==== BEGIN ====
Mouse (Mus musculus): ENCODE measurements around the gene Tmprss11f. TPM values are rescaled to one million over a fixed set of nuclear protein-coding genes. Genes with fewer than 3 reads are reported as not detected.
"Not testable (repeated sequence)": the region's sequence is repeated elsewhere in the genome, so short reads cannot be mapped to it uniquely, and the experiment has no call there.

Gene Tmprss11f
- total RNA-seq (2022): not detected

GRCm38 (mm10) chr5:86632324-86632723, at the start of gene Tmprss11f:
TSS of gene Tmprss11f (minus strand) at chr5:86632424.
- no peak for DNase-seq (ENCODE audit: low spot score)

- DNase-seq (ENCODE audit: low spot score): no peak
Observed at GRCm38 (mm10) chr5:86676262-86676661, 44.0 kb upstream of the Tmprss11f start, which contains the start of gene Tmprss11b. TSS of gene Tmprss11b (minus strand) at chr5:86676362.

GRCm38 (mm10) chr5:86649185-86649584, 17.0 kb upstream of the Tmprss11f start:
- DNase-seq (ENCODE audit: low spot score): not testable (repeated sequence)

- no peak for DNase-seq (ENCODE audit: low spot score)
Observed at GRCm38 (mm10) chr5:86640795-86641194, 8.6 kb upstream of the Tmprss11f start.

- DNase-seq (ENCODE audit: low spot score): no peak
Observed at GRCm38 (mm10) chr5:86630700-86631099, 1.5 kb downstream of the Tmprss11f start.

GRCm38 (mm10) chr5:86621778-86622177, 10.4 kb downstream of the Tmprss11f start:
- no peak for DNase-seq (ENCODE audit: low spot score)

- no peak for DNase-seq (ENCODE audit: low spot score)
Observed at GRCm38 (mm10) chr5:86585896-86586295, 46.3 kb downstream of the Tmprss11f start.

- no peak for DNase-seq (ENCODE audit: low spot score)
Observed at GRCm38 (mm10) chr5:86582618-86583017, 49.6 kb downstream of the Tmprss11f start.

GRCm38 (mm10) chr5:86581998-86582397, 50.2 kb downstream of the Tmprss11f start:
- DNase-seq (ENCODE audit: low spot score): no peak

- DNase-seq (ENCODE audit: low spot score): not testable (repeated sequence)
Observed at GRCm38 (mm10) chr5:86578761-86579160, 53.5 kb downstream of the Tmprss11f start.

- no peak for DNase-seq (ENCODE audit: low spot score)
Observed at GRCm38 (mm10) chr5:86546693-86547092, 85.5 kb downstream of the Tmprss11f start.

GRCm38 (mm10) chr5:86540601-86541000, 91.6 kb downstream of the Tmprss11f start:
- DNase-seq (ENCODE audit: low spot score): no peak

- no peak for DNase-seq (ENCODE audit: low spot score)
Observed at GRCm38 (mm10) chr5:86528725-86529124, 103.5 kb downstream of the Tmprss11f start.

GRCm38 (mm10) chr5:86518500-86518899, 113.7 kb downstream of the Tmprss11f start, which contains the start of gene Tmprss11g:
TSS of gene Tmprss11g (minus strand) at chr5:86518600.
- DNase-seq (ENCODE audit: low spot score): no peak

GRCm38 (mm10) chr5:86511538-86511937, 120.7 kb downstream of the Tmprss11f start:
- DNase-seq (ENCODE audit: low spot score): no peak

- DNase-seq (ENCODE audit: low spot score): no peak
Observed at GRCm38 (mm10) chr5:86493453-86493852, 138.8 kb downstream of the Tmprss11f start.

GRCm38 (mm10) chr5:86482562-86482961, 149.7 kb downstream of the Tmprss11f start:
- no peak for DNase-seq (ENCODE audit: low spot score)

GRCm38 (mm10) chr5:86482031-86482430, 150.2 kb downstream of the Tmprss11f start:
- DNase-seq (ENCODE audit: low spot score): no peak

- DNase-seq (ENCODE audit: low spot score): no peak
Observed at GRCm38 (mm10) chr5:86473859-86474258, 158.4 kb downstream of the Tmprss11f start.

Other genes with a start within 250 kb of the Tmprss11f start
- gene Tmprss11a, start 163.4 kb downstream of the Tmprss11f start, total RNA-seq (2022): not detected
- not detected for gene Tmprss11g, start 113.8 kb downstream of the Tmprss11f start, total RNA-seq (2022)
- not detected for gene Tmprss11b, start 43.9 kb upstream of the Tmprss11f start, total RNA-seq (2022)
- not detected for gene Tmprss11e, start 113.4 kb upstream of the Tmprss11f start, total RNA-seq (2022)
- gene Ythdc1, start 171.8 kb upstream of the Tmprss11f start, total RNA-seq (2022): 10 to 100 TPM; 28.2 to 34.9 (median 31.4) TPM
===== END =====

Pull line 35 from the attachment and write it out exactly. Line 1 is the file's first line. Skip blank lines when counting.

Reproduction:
GRCm38 (mm10) chr5:86511538-86511937, 120.7 kb downstream of the Tmprss11f start: